A company establishing a global commercial aircraft-tracking service says it will offer a piece of that capability, free-of-charge, to all airlines equipped with automatic dependent surveillance-broadcast (ADS-B) terminals.
The company, Aireon LLC of McClean, Virginia, a joint venture between Iridium and air navigation service authorities in Canada and Europe, said on Sept. 22 it would make available free ADS-B tracking as an emergency service to all certified air regulators and search-and-rescue authorities, regardless of whether they subscribe to Aireon’s fee-based commercial aircraft-surveillance offering.
Known as Aircraft Locating and Emergency Response (Alert), the system will use already-mandated ADS-B equipment on commercial Airbus and Boeing aircraft; thus it should not require additional investment by airlines or air navigation safety providers for equipment or services.
“We built the system for real-time surveillance of aircraft for efficiency improvements, not to find the occasional missing aircraft,” Aireon President and CEO Don Thoma said in an interview.
“But given that most aircraft in the world will be equipped with ADS-B, including a large percentage that will be equipped even by 2018, we will have a capability that will be collecting the location information on aircraft around the globe.”
Thoma says the company plans to develop an Alert application that will allow registered users to create an authentication process enabling them to log in and query an aircraft’s last-known location and flight track, so long as the ADS-B system is operational.
“For those organizations that don’t do it that way, there’ll be a 24/7 call center that can get that information to them,” he said.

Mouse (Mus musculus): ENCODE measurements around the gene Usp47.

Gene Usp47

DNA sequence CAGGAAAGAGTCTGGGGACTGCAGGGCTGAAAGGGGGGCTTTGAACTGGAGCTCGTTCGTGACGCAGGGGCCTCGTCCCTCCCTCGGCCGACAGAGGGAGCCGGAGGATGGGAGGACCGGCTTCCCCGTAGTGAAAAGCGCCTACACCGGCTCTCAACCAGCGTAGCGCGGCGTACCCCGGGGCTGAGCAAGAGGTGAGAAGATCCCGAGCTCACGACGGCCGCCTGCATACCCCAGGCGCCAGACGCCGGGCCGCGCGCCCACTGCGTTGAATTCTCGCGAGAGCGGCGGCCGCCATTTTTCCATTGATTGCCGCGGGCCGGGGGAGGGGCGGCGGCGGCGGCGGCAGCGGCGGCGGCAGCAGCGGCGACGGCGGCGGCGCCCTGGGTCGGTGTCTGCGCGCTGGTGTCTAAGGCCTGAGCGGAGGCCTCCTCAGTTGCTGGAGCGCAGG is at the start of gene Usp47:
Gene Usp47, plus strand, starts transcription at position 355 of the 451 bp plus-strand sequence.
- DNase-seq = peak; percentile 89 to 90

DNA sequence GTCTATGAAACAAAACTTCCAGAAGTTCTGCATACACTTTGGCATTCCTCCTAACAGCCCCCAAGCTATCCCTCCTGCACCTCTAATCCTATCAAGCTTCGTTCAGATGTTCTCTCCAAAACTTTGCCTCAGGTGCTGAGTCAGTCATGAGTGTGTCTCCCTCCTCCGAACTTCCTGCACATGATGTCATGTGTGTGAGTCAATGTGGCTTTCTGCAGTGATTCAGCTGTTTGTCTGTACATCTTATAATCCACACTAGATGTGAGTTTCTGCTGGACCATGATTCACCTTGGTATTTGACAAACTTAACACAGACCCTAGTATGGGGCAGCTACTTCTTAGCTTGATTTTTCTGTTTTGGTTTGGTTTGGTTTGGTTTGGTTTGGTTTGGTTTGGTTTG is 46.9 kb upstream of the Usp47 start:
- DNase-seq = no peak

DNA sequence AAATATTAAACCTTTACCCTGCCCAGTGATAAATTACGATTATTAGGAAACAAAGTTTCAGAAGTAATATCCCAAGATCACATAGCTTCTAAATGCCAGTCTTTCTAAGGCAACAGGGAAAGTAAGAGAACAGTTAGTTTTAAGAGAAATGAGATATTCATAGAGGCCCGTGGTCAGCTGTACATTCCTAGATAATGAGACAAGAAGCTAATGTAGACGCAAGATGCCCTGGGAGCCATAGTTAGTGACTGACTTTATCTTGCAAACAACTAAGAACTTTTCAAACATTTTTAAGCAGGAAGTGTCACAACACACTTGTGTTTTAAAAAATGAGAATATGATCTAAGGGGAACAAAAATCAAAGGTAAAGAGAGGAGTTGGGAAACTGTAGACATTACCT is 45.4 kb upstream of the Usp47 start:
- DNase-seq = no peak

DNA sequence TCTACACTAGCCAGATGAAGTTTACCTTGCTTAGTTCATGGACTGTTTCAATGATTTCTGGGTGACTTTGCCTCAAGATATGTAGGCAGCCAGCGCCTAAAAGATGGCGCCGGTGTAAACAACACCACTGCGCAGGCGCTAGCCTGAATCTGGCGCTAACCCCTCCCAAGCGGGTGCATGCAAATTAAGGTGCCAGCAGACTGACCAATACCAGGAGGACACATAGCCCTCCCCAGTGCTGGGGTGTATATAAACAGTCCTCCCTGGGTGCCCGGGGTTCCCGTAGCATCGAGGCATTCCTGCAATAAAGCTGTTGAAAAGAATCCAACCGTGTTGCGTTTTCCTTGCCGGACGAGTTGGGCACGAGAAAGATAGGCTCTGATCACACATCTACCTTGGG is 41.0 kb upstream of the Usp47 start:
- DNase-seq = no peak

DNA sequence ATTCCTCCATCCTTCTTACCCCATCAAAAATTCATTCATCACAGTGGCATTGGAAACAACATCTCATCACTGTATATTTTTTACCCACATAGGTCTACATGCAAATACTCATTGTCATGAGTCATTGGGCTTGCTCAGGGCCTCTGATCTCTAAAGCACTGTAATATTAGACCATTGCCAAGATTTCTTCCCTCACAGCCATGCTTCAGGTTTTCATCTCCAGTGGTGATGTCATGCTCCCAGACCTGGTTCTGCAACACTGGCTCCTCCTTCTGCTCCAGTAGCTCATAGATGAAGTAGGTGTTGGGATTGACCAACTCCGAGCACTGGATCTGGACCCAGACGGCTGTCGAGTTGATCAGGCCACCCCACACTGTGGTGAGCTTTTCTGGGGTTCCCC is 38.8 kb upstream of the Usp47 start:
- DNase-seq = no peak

Aireon’s ADS-B terminals are being fitted onto the second generation of Iridium’s 66-satellite, mobile-services constellation, which is scheduled to enter service in 2017. Rival Inmarsat of London, whose satellite fleet covers all parts of the globe except polar regions, said recently it would offer a similar service to airlines. Globalstar of Covington, Louisiana, is also working on an ADS-B service using its second-generation satellite constellation.
The International Telecommunications Union (ITU), the U.N. regulator of wireless spectrum, expects to meet next year to consider extending the current radio-frequency allocation, reserved for air-to-ground ADS-B communications, to include space-based ADS-B.
Despite the European Satellite Operators Association’s opposition to the extension, Aireon’s Alert proposal could give ITU regulators the impetus necessary to add satellite links to the existing spectrum allocation for ground-based ADS-B.
In the meantime, Aireon says it plans to engage aviation stakeholders over the next 12 months, “to define the technical, operational and legal details of providing this service in emergency situations.”